In the practice of yoga, yogis are encouraged to leave their egos at the door. In the practice of running, I am finding it equally important to leave my ego behind when I head out the door.
Today, I stood waiting at the corner, alongside another runner, waiting for the light to turn green. The other runner, apparently eager to get her run going, darted across the street before the signal changed. And although there was a car moving into the intersection, she had ample time to get across (as did I) — unless she were to trip. Playing it safe, I stood on the corner and waited it out, reminding myself that the separation between her and me would make it easier to refrain from unnecessary competitiveness.
By the time I hit the RR tracks, I could see my female friend just ahead me. I wondered if she’d stopped or slowed following her rush to get off-road. Then, I reminded myself to run my run without any comparison to anyone else. In other words, I resisted my ego’s advice to catch her.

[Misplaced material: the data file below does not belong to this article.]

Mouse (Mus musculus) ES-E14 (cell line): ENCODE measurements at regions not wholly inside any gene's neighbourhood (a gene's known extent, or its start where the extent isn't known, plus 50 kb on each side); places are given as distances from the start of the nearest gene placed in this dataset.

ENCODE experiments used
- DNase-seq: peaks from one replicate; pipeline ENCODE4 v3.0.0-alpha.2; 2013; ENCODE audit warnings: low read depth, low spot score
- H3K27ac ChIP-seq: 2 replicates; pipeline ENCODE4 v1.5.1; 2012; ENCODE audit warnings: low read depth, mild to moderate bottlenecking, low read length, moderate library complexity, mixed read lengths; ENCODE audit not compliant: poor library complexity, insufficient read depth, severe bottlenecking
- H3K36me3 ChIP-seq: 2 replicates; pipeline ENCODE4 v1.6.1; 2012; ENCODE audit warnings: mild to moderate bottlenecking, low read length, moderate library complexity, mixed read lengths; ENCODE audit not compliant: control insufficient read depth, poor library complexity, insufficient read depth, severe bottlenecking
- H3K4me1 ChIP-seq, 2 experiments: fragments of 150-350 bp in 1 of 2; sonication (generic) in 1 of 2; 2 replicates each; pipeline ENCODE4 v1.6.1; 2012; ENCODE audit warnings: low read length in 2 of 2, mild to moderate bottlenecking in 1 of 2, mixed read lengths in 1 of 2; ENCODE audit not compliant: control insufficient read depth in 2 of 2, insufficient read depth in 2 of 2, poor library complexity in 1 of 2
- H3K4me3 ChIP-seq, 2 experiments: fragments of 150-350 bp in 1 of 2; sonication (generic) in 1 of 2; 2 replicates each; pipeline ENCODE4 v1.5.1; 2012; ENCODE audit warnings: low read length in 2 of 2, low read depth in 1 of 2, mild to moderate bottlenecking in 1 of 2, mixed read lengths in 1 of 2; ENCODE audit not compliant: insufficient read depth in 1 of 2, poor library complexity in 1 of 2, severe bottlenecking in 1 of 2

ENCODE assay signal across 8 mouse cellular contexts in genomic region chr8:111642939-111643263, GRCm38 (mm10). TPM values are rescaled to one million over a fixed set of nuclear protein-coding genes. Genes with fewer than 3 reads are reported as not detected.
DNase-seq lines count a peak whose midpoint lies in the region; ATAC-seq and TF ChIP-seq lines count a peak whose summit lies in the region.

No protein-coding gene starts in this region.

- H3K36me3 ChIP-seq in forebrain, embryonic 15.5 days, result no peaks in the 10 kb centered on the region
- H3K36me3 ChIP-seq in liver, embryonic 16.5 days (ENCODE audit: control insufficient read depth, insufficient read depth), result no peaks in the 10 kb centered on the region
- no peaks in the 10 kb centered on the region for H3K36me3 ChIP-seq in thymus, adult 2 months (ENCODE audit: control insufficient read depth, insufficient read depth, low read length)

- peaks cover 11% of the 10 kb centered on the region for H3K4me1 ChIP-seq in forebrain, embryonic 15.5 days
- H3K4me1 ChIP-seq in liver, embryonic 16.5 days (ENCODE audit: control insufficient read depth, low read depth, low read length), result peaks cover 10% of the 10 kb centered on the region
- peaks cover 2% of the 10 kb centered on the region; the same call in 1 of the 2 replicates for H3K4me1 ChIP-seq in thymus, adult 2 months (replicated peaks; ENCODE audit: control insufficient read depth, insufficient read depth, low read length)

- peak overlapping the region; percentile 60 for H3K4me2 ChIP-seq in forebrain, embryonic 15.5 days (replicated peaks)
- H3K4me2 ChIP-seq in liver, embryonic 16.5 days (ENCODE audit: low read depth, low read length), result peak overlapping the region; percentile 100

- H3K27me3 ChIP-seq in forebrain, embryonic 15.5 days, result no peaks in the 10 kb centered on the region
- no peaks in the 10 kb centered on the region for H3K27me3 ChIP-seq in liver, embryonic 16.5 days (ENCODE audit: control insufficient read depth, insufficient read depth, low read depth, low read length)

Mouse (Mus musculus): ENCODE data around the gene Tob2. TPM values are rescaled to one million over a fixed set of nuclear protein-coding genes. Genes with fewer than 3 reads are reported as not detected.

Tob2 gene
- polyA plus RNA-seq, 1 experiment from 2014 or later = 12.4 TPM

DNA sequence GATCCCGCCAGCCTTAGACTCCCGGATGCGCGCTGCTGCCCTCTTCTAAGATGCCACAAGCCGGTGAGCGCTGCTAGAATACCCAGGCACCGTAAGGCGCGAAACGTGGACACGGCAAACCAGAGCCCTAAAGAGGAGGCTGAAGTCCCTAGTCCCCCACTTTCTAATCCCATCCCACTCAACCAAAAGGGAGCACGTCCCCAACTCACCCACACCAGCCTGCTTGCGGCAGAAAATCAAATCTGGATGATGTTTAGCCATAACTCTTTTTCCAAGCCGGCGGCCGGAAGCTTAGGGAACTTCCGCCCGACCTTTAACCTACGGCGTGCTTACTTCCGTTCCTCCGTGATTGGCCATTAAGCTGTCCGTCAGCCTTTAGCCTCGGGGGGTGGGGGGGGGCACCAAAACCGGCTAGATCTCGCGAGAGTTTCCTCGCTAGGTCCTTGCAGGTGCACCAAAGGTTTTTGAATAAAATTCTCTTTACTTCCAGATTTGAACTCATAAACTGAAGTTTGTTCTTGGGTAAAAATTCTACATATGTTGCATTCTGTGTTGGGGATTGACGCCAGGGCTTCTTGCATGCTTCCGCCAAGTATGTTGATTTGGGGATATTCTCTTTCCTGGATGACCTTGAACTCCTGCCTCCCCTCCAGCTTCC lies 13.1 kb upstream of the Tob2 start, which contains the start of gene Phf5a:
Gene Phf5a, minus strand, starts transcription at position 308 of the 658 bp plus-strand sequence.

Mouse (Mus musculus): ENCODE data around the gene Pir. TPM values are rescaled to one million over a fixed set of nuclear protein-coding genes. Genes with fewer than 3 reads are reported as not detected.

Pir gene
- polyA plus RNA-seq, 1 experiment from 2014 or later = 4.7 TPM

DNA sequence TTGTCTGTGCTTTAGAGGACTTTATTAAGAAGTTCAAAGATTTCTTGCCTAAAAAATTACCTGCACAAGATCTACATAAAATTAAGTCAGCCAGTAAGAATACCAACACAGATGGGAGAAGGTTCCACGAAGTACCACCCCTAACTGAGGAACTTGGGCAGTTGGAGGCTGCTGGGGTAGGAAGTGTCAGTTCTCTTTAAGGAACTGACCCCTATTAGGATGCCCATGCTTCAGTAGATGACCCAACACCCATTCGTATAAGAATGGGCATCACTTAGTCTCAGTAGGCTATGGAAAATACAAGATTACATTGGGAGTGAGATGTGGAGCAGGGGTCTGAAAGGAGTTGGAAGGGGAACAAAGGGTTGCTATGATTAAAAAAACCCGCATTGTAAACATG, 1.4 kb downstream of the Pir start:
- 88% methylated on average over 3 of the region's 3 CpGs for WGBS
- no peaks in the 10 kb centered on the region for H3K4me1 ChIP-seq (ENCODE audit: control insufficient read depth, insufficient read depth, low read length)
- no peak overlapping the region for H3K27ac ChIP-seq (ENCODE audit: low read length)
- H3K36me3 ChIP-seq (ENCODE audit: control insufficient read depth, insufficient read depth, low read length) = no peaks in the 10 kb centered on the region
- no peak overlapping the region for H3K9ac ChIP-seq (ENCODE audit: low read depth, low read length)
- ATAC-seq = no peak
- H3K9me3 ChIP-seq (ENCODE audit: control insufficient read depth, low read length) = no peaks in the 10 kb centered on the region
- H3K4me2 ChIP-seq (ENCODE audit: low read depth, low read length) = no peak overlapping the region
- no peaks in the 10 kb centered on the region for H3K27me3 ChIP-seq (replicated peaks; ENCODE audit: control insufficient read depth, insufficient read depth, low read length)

I glanced down at Ms. G, whom I have only just been reunited with and smiled. My pace felt good and the pace reported by Ms. G was reassuring. After running without even a watch for the greater part of 5 months, I was happy to know that I hadn’t completely lost my get-up-and-go.
I moved along at my own pace, motivated by the looks on Ms. G’s face and, low and behold, I was slowly but surely closing in on my female friend. By the time I passed her, I was nice and warmed up. I gave her a wave and ran on at my own pace. Of course, it wasn’t long before I could hear hear feet at my heals. I moved to the left, motioned her to pass, and keep my pace. Even if I had the energy to go for it, it was easy for me to shoosh my ego with a reminder that my last great fall was on this very part of the trail.
I followed behind my friend to the turn around and back towards the office for about 1/2 mile. Then, I stopped for a picture and to distance myself from the urge to go for it. I really, really, really did not want to play a game of cat and mouse today. I just wanted to run my own run.